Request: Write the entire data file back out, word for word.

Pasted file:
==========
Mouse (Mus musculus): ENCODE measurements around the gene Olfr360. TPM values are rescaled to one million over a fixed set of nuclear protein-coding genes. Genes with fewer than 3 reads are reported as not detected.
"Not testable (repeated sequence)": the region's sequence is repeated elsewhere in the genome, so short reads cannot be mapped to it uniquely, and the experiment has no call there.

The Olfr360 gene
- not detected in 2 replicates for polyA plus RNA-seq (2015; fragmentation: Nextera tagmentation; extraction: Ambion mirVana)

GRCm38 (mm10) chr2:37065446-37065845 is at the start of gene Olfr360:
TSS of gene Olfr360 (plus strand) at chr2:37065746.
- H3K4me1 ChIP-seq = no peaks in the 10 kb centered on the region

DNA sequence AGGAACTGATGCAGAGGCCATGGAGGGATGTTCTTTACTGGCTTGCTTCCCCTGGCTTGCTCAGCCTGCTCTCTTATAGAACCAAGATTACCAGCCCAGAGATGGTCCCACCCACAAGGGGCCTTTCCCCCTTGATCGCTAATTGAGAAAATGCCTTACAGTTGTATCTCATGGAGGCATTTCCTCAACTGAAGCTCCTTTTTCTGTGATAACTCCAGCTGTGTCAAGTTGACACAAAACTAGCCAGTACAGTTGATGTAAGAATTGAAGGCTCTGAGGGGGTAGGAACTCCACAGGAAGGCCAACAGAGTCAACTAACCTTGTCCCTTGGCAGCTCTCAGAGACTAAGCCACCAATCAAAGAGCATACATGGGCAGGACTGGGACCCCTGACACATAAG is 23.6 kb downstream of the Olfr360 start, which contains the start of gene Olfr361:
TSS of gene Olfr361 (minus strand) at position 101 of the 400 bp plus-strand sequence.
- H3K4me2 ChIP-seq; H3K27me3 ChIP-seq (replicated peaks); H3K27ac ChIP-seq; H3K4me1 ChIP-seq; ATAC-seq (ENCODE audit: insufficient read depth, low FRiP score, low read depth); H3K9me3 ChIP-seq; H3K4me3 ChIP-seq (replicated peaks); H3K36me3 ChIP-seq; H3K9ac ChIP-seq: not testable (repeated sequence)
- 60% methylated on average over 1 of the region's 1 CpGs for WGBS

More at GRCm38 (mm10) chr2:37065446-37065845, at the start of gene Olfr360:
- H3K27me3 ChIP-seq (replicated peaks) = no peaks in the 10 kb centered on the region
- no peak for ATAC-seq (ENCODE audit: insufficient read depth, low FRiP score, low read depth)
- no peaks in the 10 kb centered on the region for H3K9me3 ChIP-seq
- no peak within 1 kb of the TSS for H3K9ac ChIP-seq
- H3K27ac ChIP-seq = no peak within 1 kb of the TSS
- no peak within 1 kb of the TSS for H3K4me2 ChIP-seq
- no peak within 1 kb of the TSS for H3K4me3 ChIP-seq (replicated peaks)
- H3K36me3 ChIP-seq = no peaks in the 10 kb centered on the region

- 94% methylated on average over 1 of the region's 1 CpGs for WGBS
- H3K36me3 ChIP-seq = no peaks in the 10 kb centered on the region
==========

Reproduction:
Mouse (Mus musculus): ENCODE measurements around the gene Olfr360. TPM values are rescaled to one million over a fixed set of nuclear protein-coding genes. Genes with fewer than 3 reads are reported as not detected.
"Not testable (repeated sequence)": the region's sequence is repeated elsewhere in the genome, so short reads cannot be mapped to it uniquely, and the experiment has no call there.

The Olfr360 gene
- not detected in 2 replicates for polyA plus RNA-seq (2015; fragmentation: Nextera tagmentation; extraction: Ambion mirVana)

GRCm38 (mm10) chr2:37065446-37065845 is at the start of gene Olfr360:
TSS of gene Olfr360 (plus strand) at chr2:37065746.
- H3K4me1 ChIP-seq = no peaks in the 10 kb centered on the region

DNA sequence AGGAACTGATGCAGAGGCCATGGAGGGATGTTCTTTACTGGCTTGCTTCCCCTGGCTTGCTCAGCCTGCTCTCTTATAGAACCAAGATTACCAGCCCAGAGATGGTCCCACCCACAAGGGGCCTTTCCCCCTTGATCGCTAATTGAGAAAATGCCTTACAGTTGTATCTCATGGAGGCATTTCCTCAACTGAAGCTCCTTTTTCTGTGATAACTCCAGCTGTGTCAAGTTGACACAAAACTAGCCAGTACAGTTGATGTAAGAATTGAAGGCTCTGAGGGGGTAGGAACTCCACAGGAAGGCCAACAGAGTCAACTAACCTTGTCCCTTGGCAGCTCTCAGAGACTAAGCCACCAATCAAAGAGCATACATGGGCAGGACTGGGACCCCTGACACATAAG is 23.6 kb downstream of the Olfr360 start, which contains the start of gene Olfr361:
TSS of gene Olfr361 (minus strand) at position 101 of the 400 bp plus-strand sequence.
- H3K4me2 ChIP-seq; H3K27me3 ChIP-seq (replicated peaks); H3K27ac ChIP-seq; H3K4me1 ChIP-seq; ATAC-seq (ENCODE audit: insufficient read depth, low FRiP score, low read depth); H3K9me3 ChIP-seq; H3K4me3 ChIP-seq (replicated peaks); H3K36me3 ChIP-seq; H3K9ac ChIP-seq: not testable (repeated sequence)
- 60% methylated on average over 1 of the region's 1 CpGs for WGBS

More at GRCm38 (mm10) chr2:37065446-37065845, at the start of gene Olfr360:
- H3K27me3 ChIP-seq (replicated peaks) = no peaks in the 10 kb centered on the region
- no peak for ATAC-seq (ENCODE audit: insufficient read depth, low FRiP score, low read depth)
- no peaks in the 10 kb centered on the region for H3K9me3 ChIP-seq
- no peak within 1 kb of the TSS for H3K9ac ChIP-seq
- H3K27ac ChIP-seq = no peak within 1 kb of the TSS
- no peak within 1 kb of the TSS for H3K4me2 ChIP-seq
- no peak within 1 kb of the TSS for H3K4me3 ChIP-seq (replicated peaks)
- H3K36me3 ChIP-seq = no peaks in the 10 kb centered on the region

- 94% methylated on average over 1 of the region's 1 CpGs for WGBS
- H3K36me3 ChIP-seq = no peaks in the 10 kb centered on the region